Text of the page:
CINCINNATI— From December 24-January 5, U.S. Customs and Border Protection (CBP) officers in Cincinnati and Indianapolis seized four large shipments of jewelry deemed to be counterfeit by CBP’s Centers of Excellence and Expertise, the agency’s trade experts.
On December 24, CBP officers in Cincinnati seized a shipment containing 13,467 pieces of counterfeit jewelry bearing protected trademarks of Bvlgari, Cartier, Coach, Gucci, Louis Vuitton, Michael Kors, Rolex, Tiffany, Tori Burch, and Versace. The jewelry, which came from China, would have been worth a total of $3,727,488 million had it been genuine.
Eleven days later, Indianapolis CBP stopped a shipment of 1,272 pieces of counterfeit jewelry bearing protected trademarks from multiple brands valued at $2,059,511. The following day, Indianapolis officers seized two shipments, one containing 278 items of counterfeit Cartier and Hermes bracelets and the other 1,680 items bearing a multitude of trademarks including Chanel, Dior, Pandora, Prada, and Tiffany. The shipments would have been worth $1,975,180 and $899,700 respectively had they been real.
The packages were headed to private residences in Laredo, TX, Omaha, NE, and White Plains, NY.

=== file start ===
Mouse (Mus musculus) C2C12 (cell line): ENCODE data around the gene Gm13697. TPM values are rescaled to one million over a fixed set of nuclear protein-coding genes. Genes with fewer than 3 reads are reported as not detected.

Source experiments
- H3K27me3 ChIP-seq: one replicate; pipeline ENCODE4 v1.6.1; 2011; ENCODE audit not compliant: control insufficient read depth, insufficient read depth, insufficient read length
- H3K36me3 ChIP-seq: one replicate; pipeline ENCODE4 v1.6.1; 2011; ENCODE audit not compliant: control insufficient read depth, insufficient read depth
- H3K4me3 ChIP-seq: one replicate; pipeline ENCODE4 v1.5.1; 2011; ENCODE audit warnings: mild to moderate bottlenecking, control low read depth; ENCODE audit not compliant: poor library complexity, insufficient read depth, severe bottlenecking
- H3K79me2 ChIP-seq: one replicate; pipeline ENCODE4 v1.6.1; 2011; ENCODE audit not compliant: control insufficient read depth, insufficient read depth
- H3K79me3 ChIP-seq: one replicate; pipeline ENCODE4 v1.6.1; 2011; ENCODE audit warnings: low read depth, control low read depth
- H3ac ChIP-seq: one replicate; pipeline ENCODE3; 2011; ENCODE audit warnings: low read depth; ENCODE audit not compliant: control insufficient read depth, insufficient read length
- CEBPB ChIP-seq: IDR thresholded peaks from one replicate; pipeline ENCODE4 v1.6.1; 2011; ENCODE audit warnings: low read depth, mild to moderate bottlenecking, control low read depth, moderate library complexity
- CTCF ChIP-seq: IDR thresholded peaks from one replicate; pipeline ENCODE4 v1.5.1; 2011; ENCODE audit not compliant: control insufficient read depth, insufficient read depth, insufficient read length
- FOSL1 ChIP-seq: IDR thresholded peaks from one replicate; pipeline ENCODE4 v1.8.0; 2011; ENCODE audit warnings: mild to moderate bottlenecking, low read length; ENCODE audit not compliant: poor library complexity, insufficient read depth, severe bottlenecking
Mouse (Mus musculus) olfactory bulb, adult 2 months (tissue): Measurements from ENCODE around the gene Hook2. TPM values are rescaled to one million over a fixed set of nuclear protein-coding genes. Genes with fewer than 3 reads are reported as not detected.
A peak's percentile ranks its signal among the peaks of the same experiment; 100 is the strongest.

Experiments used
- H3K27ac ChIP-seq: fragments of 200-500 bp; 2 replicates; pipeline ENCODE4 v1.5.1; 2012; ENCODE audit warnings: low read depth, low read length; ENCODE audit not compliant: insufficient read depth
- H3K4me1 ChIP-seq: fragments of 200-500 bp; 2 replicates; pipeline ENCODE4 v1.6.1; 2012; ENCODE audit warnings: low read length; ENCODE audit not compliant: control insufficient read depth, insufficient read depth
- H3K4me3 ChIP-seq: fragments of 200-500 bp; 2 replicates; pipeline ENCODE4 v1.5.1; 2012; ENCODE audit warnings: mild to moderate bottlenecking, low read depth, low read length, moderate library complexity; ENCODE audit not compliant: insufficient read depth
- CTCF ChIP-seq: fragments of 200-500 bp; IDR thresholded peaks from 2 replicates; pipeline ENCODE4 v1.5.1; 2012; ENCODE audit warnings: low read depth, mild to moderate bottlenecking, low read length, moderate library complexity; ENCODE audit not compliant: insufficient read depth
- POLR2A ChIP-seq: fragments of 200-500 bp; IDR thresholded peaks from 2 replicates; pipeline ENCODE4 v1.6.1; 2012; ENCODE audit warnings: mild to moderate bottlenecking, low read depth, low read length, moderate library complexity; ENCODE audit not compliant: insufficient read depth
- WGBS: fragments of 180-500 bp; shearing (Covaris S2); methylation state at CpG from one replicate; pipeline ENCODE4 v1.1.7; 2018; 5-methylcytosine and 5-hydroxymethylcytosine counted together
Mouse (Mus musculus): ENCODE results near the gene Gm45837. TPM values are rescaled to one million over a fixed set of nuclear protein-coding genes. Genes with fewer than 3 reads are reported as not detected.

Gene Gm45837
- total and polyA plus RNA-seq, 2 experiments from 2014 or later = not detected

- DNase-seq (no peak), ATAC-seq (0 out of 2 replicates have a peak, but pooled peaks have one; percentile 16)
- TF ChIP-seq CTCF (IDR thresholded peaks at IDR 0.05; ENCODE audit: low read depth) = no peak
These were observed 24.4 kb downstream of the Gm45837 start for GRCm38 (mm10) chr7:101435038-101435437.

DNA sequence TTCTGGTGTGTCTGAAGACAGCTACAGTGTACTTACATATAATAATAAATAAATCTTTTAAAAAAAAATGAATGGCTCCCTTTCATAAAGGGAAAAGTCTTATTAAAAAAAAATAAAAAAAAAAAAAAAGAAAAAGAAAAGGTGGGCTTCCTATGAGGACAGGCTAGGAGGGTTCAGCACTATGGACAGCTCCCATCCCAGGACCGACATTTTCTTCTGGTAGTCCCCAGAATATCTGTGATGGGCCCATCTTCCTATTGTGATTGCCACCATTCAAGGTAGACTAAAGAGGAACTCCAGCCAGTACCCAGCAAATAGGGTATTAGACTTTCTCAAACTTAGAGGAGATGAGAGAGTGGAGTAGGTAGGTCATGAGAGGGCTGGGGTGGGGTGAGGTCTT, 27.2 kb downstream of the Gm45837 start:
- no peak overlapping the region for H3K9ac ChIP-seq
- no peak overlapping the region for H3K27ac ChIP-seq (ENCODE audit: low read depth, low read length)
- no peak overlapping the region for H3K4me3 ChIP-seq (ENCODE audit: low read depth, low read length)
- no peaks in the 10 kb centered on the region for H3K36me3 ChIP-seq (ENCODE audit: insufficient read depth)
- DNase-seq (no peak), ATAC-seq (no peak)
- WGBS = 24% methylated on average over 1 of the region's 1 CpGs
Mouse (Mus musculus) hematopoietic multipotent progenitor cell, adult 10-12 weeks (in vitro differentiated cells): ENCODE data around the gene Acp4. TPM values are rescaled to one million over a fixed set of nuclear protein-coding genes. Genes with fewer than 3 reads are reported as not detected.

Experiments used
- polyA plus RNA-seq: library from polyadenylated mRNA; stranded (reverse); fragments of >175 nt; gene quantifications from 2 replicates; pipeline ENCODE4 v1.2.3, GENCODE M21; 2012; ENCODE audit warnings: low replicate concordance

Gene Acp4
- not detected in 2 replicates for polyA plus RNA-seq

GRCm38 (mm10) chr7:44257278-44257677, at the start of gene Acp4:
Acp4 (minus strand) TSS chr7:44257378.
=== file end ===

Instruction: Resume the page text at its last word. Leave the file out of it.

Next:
“This is just another example of the work our officers do to protect consumers and the U.S. economy,” said LaFonda D. Sutton-Burke, Director, Field Operations-Chicago. “As consumers increasingly purchase from online or third-party vendors, our officers are at the frontline to guard against defrauders expecting to make money selling fake merchandise.”
Intellectual property is a critical component of the U.S. economy, and Indianapolis Acting Port Director Timothy Hubbard and Cincinnati Port Director Richard Gillespie emphasized the necessary role CBP plays in protecting the economy and consumer safety and health.
“Legitimate trade strengthens our economy,” said Indianapolis Acting Port Director Timothy Hubbard, “but counterfeit and pirated goods threaten American jobs and innovation.”
“Protecting intellectual property rights remains a priority trade issue for CBP,” said Cincinnati Port Director Richard Gillespie, “and our officers are committed to American consumers and our economic security.”
The rapid growth of e-commerce enables consumers to search for and easily purchase millions of products through online vendors, but this easy access gives counterfeit and pirated goods more ways to enter the U.S. economy. U.S. consumers spend more than $100 billion every year on intellectual property rights (IPR) infringing goods, falling victim to approximately 20% of the counterfeits that are illegally sold worldwide.
CBP has established an educational initiative to raise consumer awareness about the consequences and dangers associated with purchasing counterfeit and pirated goods online or in stores. More information about that initiative is available at www.cbp.gov/fakegoodsrealdangers.
For more ways to protect yourself from counterfeit and pirated goods, visit https://www.stopfakes.gov/.